Auto / Continuous Ignition system - اسأل الطيار ask pilot

عاجل

موقع يضم كل ما يتعلق بالطيران المدني. A site that includes everything related to civil aviation

Followers

Tuesday, October 27, 2020

Auto / Continuous Ignition system


Auto / Continuous Ignition system


In a jet engine, the term "auto/continuous ignition" refers to both automatic and pilot selectable activation of the ignition system in circumstances other than during the start cycle.
The function of the ignition system is to provide an electrical spark to ignite the fuel/air mixture in the cylinders. The ignition system of the engine is completely separate from the airplane's electrical system. The magneto type ignition system is used on most reciprocating aircraft engines. Magnetos are engine driven self-contained units supplying electrical current without using an external source of current.


However, before they can produce current the magnetos must be actuated as the engine crankshaft is rotated by some other means. To accomplish this, the aircraft battery furnishes electrical power to operate a starter, which through a series of gears, rotates the engine crankshaft. This in turn actuates the armature of the magneto to produce the sparks for ignition of the fuel in each cylinder. After the engine starts, the starter system is disengaged, and the battery no longer contributes to the actual operation of the engine.

Under normal conditions, the ignition system of a jet engine is only energized during the acceleration portion of the start cycle. During the start, the ignition system is activated at about 20% N1 (as displayed on the N1 Indicator) and deactivated at about 50% N1, with actual values variable from engine to engine. Once the engine is started, combustion is self sustaining so long as fuel is supplied and the airflow is not interrupted.

A jet engine is sensitive to the flow characteristics of the air that enters the engine intake. If the airflow remains essentially normal, the engine will continue to run smoothly. However, should the airflow be significantly disrupted, a compressor stall or engine flameout could result. This level of airflow disruption is usually associated with abrupt pitch changes such as might be encountered in severe turbulence or during an aerodynamic stall.

Other conditions that could lead to disruption of sustained combustion include ice shedding, water ingestion from heavy precipitation or contaminated runways and bird strike.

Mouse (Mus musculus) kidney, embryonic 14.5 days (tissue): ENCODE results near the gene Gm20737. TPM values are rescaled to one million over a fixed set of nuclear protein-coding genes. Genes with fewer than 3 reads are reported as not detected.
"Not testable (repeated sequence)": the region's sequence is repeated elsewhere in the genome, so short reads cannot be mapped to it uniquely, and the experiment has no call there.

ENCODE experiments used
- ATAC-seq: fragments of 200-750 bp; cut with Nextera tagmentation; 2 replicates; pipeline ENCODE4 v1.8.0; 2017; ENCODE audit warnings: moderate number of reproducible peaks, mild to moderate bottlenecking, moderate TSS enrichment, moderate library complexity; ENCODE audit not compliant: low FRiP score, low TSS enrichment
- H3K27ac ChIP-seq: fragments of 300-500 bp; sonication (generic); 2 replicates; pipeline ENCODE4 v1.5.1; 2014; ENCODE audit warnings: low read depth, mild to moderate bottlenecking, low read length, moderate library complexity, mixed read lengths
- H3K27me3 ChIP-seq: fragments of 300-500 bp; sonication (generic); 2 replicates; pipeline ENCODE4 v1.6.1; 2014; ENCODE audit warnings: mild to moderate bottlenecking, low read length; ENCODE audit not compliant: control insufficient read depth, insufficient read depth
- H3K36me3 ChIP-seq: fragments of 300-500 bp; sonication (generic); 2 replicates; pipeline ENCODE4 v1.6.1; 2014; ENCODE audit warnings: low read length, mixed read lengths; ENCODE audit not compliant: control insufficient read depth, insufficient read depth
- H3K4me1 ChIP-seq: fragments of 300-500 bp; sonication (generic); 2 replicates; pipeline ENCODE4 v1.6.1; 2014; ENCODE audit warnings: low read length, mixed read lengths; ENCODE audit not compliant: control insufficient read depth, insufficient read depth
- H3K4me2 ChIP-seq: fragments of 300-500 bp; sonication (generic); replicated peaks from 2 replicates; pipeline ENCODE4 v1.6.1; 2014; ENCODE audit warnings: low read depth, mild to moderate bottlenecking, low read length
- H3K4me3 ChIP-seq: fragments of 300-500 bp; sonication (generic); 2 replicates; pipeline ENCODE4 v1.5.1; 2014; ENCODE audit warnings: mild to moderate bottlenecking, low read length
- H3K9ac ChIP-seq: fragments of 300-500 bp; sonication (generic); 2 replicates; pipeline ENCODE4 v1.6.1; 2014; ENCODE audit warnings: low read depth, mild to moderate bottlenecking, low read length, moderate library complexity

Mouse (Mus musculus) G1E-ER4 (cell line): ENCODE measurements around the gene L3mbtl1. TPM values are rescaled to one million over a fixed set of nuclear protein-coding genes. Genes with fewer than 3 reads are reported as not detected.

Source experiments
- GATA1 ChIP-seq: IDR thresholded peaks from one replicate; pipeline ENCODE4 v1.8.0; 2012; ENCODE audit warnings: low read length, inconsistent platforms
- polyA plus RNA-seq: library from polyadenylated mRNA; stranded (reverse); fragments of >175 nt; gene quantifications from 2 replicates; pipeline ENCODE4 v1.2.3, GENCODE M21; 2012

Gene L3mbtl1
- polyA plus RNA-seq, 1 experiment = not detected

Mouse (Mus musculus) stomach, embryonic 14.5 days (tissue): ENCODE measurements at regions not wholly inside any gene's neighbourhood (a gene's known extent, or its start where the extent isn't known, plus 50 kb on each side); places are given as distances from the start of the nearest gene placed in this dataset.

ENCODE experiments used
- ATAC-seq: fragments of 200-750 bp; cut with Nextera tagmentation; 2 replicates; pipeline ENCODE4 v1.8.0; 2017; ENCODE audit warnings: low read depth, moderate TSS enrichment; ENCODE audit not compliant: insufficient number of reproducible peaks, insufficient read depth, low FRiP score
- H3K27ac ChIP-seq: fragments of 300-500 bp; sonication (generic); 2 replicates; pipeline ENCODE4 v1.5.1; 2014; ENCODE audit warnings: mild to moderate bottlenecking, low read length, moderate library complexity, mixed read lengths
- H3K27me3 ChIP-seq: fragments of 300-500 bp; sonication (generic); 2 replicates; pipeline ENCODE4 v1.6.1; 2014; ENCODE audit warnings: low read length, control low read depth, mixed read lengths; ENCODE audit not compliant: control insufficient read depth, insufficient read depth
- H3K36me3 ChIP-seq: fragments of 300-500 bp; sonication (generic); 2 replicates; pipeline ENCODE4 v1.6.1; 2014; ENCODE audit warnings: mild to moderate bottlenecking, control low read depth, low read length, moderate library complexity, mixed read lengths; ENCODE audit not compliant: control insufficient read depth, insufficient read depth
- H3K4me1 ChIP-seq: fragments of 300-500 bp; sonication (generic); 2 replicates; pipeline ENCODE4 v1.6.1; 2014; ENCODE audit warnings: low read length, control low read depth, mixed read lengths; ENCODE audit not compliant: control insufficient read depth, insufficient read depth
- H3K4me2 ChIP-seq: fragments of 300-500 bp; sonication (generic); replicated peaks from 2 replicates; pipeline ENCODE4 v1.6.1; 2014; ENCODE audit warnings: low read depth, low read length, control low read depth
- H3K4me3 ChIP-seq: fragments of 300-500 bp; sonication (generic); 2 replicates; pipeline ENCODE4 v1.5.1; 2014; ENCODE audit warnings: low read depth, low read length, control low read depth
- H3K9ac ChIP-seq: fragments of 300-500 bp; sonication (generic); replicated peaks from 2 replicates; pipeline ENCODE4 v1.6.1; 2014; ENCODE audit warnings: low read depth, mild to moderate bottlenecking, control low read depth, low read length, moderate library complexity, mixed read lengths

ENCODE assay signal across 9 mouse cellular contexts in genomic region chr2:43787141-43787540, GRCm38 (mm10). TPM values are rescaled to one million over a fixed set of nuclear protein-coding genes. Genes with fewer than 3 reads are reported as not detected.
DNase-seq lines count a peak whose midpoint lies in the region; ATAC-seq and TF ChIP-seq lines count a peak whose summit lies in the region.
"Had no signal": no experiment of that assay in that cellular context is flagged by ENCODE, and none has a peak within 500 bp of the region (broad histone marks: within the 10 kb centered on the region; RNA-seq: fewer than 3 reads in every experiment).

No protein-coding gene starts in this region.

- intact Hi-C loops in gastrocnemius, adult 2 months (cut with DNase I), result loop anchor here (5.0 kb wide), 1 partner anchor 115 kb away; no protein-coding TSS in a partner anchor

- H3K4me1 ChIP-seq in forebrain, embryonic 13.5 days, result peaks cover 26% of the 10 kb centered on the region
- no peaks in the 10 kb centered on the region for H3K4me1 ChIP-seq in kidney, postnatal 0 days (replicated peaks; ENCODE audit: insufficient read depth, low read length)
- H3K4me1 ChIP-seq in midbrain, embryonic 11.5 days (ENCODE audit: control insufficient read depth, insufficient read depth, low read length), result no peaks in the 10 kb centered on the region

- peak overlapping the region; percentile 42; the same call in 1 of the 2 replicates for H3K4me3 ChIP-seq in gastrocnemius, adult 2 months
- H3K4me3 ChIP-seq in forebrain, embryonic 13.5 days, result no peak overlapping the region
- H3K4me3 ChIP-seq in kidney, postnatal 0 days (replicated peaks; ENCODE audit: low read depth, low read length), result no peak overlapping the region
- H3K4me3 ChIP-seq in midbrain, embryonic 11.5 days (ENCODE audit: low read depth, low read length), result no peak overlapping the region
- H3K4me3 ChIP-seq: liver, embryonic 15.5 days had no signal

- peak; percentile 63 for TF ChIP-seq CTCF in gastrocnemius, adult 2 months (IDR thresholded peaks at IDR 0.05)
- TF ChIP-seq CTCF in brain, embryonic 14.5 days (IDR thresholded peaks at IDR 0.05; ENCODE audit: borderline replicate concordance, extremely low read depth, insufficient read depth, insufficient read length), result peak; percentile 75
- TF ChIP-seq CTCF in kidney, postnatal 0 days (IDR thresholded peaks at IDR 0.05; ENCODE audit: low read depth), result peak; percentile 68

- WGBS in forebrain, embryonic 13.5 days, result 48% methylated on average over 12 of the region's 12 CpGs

Modern aircraft engines are required by to have a dual ignition system - that is, two separate magnetos to supply the electric current to the two spark plugs contained in each cylinder. One magneto system supplies the current to one set of plugs; the second magneto system supplies the current to the other set of plugs. For that reason the ignition switch has four positions:
OFF, L, R, and both with the switch in the "L" or "R" position, only one magneto is supplying current and only one set of spark plugs in each cylinder is firing. With the switch in the BOTH position, both magnetos are supplying current and both spark plugs are firing.

The main advantages of the dual ignition system are:
1. Increased safety. In case one system fails, the engine may be operated on the other until a landing is safely made. Consequently, it is extremely important for each magneto to be checked for proper operation before takeoff. This should be done in accordance with the manufacturer's recommendations. Unless the manufacturer specifies otherwise, it is advisable to turn the ignition switch from the "BOTH" position to the farthest "ON" position first, then back to "BOTH;" then to the nearest "ON" position and back to "BOTH." This sequence best assures that the magneto switch will be returned to the "BOTH" position for normal operation. Also, the performance of each ignition system will have been compared with a "BOTH" performance.

2. More complete and even combustion of the mixture, and consequently improved engine performance; i.e., the fuel mixture will be ignited on each side of the combustion chamber and burn toward the center.

Sources:



No comments:

Post a Comment